If we have followed Jesus’ instructions for reconciliation and the person refuses to reconcile, what do we do? True to form, Jesus’ advice goes against every instinct we have when someone hurts us. He tells us to love our enemies, to actively seek their good, and to care for the people we can’t stand. Jesus shows us how to love our enemies, taking examples from everyday life:
“You have heard that it was said, ‘Eye for eye, and tooth for tooth.’ But I tell you, do not resist an evil person. If anyone slaps you on the right cheek, turn to them the other cheek also. And if anyone wants to sue you and take your shirt, hand over your coat as well. If anyone forces you to go one mile, go with them two miles.” (Matthew 5:38-41)
Moses was the first to say, eye for eye, and tooth for tooth. This was not a prescription for revenge, but for curbing our natural reactions. Instinctively, we take two eyes for one, two teeth for one. We don’t want equal justice, we want to punish, to extract more from them than they took from us. Here Jesus raises the bar of love to extraordinary heights, commanding not only that we love enemies, but also that we actively seek their good. Lest we miss the point, he mentions the legal right of a Roman soldier to force a person to take his pack one mile. Not only are we to take the pack, we are to offer to take it a second mile. Instead of exacting twice the revenge, we are to give twice the love.
We don’t stop loving difficult people, we just love them differently—without words. Switch to deeds, give the person a little Space, and wait for God to work. He can put together what we can’t. To explain this characteristic of love, Jesus points to God, who gives indiscriminately. He says:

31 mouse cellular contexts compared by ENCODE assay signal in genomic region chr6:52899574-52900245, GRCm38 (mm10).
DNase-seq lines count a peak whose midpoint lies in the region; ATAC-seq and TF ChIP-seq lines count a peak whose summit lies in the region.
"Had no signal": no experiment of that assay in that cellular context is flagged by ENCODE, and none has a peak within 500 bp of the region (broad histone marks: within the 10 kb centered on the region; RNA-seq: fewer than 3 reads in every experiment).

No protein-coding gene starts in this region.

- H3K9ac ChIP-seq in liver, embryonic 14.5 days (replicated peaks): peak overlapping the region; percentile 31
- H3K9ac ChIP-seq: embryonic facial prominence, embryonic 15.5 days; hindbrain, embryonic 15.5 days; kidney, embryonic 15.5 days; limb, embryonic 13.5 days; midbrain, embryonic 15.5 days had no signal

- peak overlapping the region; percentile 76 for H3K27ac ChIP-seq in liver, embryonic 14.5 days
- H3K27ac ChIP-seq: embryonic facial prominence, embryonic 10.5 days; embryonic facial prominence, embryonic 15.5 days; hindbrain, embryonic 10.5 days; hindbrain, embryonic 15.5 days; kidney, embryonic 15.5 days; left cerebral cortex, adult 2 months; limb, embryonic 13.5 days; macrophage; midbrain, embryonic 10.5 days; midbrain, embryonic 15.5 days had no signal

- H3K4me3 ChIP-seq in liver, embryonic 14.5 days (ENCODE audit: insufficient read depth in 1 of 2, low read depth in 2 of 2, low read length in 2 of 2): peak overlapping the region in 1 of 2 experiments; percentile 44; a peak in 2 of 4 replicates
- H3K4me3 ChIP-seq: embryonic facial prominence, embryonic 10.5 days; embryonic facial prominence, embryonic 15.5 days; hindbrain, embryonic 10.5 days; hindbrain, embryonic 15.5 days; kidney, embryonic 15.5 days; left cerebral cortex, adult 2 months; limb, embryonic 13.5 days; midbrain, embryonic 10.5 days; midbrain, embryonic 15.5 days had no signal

“You have heard that it was said, ‘Love your neighbor and hate your enemy. But I tell you, love your enemies and pray for those who persecute you, that you may be children of your Father in heaven. He causes his sun to rise on the evil and the good, and sends rain on the righteous and the unrighteous.” (Matthew 5:43-45)
Jesus practiced what he preached here. He even loved the people who killed him. When the soldiers are nailing him to the cross, Jesus actively seeks the welfare of the Roman soldiers by erasing their debt through forgiveness. He says, “Father, forgive them, for they do not know what they are doing” (Luke 23:34). The Greek indicates that Jesus kept on saying, “Father, forgive them.”
Bitterness dies, peace ensues
Is Jesus a masochist? That kind of love sounds crazy. Won’t we open ourselves up for more hurt? No. Think about it. There are two problems with enemies. What they did hurts, and as we obsess about what they did, bitterness sets in like a claw in the brain. We become so focused on the hurt that we don’t notice the bitterness slowly eating away at us—like cancer of the soul. Bitterness quietly transforms us so we become just like our enemy.
Jesus’ command to love your enemies takes the energy out of bitterness. Instead of plotting revenge, we plan how to do them good. We reflect on their needs and how to help. The Roman soldier is tired, so we offer to take the pack a second mile. We love him where he’s weak. Love like this takes our own heart by surprise and healing begins. Bitterness dies for lack of fuel.
Love also breaks the cycle of evil, keeping us from becoming like the enemy. Instead we become like Jesus—free—no longer controlled by the other person’s evil. What’s more, love unnerves an enemy, throwing him off guard. But best of all, it makes room for God’s justice and mercy. To love an enemy means to trust that God is far more effective than I am. It takes faith to love.
During World War II Gandhi ceased confronting the British, his enemy, and supported their war effort, actively seeking their good. The result? Only a few years later, British opposition to India’s independence collapsed. Love was too powerful.
Jesus’ teaching to “love your enemies” reflects the ancient Jewish prophecy that the Messiah would be a “Prince of Peace” (Isaiah 9:6-7). It also fleshes out his words, “Blessed are the peacemakers.” By loving our enemies, by taking the beam out of our own eye, we become a peacemaker.
Spot an error in this article? A typo maybe? Or an incorrect source? Let us know!